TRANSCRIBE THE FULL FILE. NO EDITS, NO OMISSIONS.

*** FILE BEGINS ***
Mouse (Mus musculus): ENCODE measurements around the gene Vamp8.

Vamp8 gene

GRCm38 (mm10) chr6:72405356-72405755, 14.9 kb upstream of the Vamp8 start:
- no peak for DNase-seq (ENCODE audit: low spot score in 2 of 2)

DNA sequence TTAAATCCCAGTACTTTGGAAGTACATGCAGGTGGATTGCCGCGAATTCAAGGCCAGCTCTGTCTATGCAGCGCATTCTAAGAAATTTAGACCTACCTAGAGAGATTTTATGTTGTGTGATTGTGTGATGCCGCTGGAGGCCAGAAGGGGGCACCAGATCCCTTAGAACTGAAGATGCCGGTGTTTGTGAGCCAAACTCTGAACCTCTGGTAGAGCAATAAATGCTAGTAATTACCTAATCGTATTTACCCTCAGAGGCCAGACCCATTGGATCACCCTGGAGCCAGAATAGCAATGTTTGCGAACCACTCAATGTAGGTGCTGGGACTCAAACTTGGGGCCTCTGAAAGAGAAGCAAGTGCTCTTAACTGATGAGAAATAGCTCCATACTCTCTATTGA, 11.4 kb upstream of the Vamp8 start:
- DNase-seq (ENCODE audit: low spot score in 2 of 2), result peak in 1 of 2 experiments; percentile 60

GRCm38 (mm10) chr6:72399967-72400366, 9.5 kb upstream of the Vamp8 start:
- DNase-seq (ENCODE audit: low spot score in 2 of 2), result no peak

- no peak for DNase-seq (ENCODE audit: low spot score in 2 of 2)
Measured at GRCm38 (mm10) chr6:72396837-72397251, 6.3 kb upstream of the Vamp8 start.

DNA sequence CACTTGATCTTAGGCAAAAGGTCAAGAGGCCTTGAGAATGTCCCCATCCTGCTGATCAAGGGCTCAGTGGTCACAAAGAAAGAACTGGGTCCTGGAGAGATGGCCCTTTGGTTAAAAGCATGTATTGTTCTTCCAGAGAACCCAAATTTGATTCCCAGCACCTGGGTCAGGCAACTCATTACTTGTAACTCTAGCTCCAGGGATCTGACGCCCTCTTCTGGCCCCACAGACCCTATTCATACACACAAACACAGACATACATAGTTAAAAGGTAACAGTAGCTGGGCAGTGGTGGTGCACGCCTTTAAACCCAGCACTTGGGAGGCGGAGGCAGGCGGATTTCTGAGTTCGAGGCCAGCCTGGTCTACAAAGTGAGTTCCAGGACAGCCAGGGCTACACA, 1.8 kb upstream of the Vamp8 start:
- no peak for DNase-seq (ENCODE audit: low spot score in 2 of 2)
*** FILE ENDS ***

Mouse (Mus musculus): ENCODE measurements around the gene Vamp8.

Vamp8 gene

GRCm38 (mm10) chr6:72405356-72405755, 14.9 kb upstream of the Vamp8 start:
- no peak for DNase-seq (ENCODE audit: low spot score in 2 of 2)

DNA sequence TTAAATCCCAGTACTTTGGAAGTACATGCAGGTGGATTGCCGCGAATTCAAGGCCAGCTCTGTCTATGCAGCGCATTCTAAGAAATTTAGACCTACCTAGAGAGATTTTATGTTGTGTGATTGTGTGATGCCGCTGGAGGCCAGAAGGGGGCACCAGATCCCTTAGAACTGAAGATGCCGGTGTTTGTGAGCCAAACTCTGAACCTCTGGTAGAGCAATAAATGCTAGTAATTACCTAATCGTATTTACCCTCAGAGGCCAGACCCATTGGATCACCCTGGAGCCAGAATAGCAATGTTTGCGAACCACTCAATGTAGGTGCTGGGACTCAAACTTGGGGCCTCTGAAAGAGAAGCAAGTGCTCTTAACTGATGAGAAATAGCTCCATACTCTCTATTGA, 11.4 kb upstream of the Vamp8 start:
- DNase-seq (ENCODE audit: low spot score in 2 of 2), result peak in 1 of 2 experiments; percentile 60

GRCm38 (mm10) chr6:72399967-72400366, 9.5 kb upstream of the Vamp8 start:
- DNase-seq (ENCODE audit: low spot score in 2 of 2), result no peak

- no peak for DNase-seq (ENCODE audit: low spot score in 2 of 2)
Measured at GRCm38 (mm10) chr6:72396837-72397251, 6.3 kb upstream of the Vamp8 start.

DNA sequence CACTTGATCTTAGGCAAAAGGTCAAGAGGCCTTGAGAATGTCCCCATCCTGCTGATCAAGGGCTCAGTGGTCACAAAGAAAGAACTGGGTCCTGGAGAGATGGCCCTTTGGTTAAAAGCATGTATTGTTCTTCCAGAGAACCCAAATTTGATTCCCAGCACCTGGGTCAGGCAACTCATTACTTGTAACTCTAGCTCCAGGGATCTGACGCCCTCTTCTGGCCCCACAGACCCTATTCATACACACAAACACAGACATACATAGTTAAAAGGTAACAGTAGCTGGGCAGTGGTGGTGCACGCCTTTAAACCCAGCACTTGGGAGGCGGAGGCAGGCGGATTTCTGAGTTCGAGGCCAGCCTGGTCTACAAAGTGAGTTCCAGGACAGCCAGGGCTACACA, 1.8 kb upstream of the Vamp8 start:
- no peak for DNase-seq (ENCODE audit: low spot score in 2 of 2)